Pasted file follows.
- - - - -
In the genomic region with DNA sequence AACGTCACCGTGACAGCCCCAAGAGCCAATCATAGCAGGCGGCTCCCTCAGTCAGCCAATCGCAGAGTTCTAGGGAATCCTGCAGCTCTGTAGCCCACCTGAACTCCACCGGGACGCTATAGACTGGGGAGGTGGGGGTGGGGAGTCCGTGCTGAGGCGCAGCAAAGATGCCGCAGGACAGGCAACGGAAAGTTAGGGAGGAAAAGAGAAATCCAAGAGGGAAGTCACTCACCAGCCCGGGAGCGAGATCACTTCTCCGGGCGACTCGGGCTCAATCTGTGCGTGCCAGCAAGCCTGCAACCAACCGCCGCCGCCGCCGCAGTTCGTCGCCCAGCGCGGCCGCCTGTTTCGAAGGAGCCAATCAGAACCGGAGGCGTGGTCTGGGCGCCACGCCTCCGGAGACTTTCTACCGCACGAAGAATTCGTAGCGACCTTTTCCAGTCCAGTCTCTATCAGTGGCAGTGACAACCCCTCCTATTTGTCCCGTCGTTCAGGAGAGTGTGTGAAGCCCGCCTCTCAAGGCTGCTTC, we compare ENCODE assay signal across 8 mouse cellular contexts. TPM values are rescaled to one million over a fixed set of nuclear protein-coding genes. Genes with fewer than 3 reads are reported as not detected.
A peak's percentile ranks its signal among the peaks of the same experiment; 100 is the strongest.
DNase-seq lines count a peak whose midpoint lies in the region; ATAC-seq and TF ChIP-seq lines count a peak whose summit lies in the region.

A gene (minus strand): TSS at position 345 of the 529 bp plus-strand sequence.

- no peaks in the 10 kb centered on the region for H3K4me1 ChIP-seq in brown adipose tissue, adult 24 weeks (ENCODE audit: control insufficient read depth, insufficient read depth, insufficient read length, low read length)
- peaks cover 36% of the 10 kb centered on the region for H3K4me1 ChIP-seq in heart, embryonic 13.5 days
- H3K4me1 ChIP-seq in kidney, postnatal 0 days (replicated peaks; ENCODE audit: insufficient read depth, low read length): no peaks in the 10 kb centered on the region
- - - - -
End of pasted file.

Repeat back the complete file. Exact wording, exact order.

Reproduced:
In the genomic region with DNA sequence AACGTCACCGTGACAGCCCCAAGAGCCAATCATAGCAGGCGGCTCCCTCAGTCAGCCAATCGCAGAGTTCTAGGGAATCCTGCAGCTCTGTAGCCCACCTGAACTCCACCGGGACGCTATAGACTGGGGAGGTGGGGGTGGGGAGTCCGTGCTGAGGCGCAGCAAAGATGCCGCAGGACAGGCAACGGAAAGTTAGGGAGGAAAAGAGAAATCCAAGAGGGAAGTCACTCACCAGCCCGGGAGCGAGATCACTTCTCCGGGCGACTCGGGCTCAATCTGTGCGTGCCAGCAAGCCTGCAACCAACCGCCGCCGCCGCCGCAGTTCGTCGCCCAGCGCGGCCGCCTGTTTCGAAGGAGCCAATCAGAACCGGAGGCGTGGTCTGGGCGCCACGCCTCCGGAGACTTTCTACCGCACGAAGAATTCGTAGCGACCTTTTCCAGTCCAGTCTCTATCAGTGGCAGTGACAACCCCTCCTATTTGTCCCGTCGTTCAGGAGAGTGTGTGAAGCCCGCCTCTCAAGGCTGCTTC, we compare ENCODE assay signal across 8 mouse cellular contexts. TPM values are rescaled to one million over a fixed set of nuclear protein-coding genes. Genes with fewer than 3 reads are reported as not detected.
A peak's percentile ranks its signal among the peaks of the same experiment; 100 is the strongest.
DNase-seq lines count a peak whose midpoint lies in the region; ATAC-seq and TF ChIP-seq lines count a peak whose summit lies in the region.

A gene (minus strand): TSS at position 345 of the 529 bp plus-strand sequence.

- no peaks in the 10 kb centered on the region for H3K4me1 ChIP-seq in brown adipose tissue, adult 24 weeks (ENCODE audit: control insufficient read depth, insufficient read depth, insufficient read length, low read length)
- peaks cover 36% of the 10 kb centered on the region for H3K4me1 ChIP-seq in heart, embryonic 13.5 days
- H3K4me1 ChIP-seq in kidney, postnatal 0 days (replicated peaks; ENCODE audit: insufficient read depth, low read length): no peaks in the 10 kb centered on the region